yours, tiramisu

let us strive for the company of immortals

My aunt arrived at our house tonight, and she'll be here until New Year's. I don't mind her at all, but I'm in a darned mood, which started when I went to go pick her up from the airport with my dad. I get carsick very easily, and listening to my dad talk to me about the job search (despite my consistent requests not to) made me wish for a six car pileup. I spent the rest of the evening curled up in bed feeling particularly antisocial. I probably seemed like an awful host, but I don't know if it could have been helped. My parents drive me up a wall these days and removing myself from interactions with them seems like the most logical solution. The thing that annoys me the most is that they seem to either not know or not care why I'm irked, and I genuinely don't know which is worse. They say some things that make me believe they're just ignorant, but I've given them so many warnings by now I don't think I'll ever get through their impenetrable skulls if I haven't done so already.

While in my self-imposed isolation I read some really great Visa posts: we were voyagers, strive for the company of immortals, and the tavern and the temple. His writing is undeniably beautiful, but what sets him apart from other great writers for me is how reading his writing always sets my brain ablaze. There are so many gems he quotes or comes up with that inspire me to write and make me feel alive; I want to collect them all so I can savor over and over again.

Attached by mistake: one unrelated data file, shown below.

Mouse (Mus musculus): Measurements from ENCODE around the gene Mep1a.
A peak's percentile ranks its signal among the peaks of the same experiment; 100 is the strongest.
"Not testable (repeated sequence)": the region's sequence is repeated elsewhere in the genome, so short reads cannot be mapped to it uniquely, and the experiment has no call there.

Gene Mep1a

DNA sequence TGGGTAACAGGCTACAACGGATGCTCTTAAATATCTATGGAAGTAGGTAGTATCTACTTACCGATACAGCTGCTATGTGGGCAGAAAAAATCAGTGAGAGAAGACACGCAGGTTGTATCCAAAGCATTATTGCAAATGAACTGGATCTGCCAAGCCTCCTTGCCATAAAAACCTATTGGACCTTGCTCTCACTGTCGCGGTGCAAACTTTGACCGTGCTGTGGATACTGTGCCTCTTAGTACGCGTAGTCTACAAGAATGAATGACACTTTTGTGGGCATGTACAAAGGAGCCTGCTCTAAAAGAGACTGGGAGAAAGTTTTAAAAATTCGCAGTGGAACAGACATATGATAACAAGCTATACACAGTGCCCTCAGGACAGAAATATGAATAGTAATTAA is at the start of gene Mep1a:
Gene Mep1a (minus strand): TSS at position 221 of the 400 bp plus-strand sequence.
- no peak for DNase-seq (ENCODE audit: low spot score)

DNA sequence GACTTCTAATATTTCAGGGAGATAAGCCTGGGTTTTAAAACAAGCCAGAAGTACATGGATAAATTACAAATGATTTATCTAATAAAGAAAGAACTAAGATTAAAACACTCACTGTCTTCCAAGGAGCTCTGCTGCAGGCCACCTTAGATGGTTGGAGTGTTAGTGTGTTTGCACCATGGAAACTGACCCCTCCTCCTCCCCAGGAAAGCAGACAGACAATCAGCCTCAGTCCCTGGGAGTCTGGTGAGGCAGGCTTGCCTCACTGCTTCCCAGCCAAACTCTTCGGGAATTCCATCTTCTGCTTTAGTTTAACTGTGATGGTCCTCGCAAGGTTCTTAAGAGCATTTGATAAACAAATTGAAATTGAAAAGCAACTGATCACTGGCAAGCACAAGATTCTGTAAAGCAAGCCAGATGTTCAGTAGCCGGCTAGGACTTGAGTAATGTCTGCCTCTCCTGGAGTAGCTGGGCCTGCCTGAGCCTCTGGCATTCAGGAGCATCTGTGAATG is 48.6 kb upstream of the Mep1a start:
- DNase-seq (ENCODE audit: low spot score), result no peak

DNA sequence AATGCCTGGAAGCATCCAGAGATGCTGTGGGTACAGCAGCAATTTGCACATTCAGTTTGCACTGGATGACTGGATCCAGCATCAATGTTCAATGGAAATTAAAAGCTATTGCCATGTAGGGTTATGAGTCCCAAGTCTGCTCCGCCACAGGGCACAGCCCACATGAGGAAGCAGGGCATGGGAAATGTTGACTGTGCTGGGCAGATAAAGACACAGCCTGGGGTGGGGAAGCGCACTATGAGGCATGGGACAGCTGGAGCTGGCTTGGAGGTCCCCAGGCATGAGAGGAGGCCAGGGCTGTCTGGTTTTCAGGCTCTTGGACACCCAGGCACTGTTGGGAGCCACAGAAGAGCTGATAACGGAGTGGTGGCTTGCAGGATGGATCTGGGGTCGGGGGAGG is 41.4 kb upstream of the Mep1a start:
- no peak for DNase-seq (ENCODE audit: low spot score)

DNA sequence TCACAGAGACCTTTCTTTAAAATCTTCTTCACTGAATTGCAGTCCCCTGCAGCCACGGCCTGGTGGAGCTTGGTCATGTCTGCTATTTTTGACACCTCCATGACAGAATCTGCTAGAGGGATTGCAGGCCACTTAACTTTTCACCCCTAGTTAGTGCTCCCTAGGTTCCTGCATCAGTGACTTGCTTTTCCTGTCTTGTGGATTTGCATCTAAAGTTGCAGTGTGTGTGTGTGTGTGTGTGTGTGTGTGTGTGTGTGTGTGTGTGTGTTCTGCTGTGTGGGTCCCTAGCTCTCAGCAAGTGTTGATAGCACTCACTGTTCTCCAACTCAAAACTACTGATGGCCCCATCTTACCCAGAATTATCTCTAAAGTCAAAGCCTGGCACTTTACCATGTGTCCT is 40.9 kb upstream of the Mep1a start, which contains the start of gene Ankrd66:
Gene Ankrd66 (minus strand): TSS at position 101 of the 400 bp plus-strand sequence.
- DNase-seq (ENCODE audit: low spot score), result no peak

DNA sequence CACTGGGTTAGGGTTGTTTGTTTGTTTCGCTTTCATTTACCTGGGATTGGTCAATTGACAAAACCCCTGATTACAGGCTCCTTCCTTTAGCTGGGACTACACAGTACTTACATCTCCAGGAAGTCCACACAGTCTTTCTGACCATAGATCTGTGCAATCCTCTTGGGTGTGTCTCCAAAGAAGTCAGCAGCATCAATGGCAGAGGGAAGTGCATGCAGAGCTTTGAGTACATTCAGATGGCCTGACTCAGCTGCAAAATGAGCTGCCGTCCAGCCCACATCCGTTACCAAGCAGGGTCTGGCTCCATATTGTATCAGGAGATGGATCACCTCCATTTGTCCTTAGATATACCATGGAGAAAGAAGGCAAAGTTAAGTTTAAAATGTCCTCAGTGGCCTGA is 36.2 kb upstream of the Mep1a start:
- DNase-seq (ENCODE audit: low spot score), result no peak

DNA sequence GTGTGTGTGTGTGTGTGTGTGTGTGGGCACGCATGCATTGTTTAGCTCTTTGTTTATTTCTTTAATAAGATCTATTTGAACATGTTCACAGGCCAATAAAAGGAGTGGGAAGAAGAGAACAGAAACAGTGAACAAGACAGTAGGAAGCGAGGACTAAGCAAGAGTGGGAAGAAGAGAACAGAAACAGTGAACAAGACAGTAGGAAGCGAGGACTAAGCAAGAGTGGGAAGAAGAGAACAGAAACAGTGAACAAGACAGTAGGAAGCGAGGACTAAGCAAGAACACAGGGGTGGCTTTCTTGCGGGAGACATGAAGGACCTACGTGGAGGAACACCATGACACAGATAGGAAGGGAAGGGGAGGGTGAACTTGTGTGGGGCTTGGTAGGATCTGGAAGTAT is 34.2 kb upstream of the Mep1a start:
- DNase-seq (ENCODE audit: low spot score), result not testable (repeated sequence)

I highly recommend reading those posts, but if you don't have the time, here are some of my highlights:

"You think you are alone, and as the years go by, if the stars on your side, you may discover that you are at the center of a vast circle of invisible friends whom you will never get to know, but who love you. And that is an immense reward." – Jorge Luis Borges (1976)

“The past is never dead. It's not even past. All of us labor in webs spun long before we were born, webs of heredity and environment, of desire and consequence, of history and eternity. Haunted by wrong turns and roads not taken, we pursue images perceived as new but whose providence dates to the dim dramas of childhood, which are themselves but ripples of consequence echoing down the generations. The quitodian demands of life distract from this resonance of images and events, but some of us feel it always.” – William Faulkner (1951)

Having a sense of history does not mean simply acquiescing to the authority of the past. Emerson reminds us: “Meek young men grow up in libraries, believing it is their duty to accept the views which Cicero, which Locke, which Bacon, have given; forgetful that Cicero, Locke, and Bacon were only young men in libraries when they wrote these books.” Our task is not to submit mindlessly to the authority of the superior intellects of our predecessors, but to honestly consider their work, and build on it. Nobody worth hero-worshipping would want you to worship them. They would want you to become heroic yourself.

We are the dreams of our predecessors made flesh. We owe it to the best of our ancestors to do what they could not. We have access to tools and opportunities that they did not. We owe it to them to shine as brightly as we possibly can, to use the flame of our spirit to warm and enlighten others, and to continue boldly, ferociously, to build on their work, to expand the great, ceaseless human endeavor of learning and becoming.